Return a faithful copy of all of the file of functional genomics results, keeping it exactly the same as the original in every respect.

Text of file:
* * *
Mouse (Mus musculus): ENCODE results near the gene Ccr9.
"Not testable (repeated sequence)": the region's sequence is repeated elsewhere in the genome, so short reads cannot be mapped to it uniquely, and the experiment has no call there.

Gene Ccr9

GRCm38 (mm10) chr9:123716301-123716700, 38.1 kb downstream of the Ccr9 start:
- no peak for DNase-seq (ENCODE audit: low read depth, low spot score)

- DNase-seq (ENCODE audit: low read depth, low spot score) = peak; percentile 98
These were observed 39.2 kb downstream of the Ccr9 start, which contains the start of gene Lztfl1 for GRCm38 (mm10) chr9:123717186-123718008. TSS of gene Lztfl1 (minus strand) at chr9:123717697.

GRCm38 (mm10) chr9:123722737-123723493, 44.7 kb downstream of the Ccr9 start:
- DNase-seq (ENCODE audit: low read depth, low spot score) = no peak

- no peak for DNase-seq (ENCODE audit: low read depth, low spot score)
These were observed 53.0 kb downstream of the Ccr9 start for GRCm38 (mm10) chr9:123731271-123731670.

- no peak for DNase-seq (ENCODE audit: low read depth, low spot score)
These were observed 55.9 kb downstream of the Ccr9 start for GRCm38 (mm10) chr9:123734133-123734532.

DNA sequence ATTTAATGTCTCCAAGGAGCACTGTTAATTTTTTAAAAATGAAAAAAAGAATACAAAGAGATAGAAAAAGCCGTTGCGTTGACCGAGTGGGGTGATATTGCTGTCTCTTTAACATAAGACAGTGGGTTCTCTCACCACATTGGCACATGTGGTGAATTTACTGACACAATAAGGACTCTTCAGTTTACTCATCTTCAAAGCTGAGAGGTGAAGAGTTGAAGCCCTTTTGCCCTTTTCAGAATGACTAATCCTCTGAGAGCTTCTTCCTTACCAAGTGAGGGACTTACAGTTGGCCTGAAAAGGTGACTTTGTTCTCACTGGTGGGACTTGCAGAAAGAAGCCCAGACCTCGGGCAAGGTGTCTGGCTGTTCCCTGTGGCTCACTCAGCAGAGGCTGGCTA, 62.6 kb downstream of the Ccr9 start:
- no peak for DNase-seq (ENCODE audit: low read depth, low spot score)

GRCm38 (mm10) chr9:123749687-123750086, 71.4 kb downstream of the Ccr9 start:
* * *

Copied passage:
Mouse (Mus musculus): ENCODE results near the gene Ccr9.
"Not testable (repeated sequence)": the region's sequence is repeated elsewhere in the genome, so short reads cannot be mapped to it uniquely, and the experiment has no call there.

Gene Ccr9

GRCm38 (mm10) chr9:123716301-123716700, 38.1 kb downstream of the Ccr9 start:
- no peak for DNase-seq (ENCODE audit: low read depth, low spot score)

- DNase-seq (ENCODE audit: low read depth, low spot score) = peak; percentile 98
These were observed 39.2 kb downstream of the Ccr9 start, which contains the start of gene Lztfl1 for GRCm38 (mm10) chr9:123717186-123718008. TSS of gene Lztfl1 (minus strand) at chr9:123717697.

GRCm38 (mm10) chr9:123722737-123723493, 44.7 kb downstream of the Ccr9 start:
- DNase-seq (ENCODE audit: low read depth, low spot score) = no peak

- no peak for DNase-seq (ENCODE audit: low read depth, low spot score)
These were observed 53.0 kb downstream of the Ccr9 start for GRCm38 (mm10) chr9:123731271-123731670.

- no peak for DNase-seq (ENCODE audit: low read depth, low spot score)
These were observed 55.9 kb downstream of the Ccr9 start for GRCm38 (mm10) chr9:123734133-123734532.

DNA sequence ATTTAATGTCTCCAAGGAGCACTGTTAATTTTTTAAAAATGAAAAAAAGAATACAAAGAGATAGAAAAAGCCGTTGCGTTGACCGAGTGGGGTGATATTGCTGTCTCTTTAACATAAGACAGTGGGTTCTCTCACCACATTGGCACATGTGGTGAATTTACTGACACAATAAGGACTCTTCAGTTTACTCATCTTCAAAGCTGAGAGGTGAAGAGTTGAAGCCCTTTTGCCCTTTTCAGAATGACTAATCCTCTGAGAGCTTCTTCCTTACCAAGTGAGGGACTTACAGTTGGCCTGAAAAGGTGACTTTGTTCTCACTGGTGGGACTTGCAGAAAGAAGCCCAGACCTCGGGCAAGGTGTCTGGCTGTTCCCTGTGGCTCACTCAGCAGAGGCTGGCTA, 62.6 kb downstream of the Ccr9 start:
- no peak for DNase-seq (ENCODE audit: low read depth, low spot score)

GRCm38 (mm10) chr9:123749687-123750086, 71.4 kb downstream of the Ccr9 start: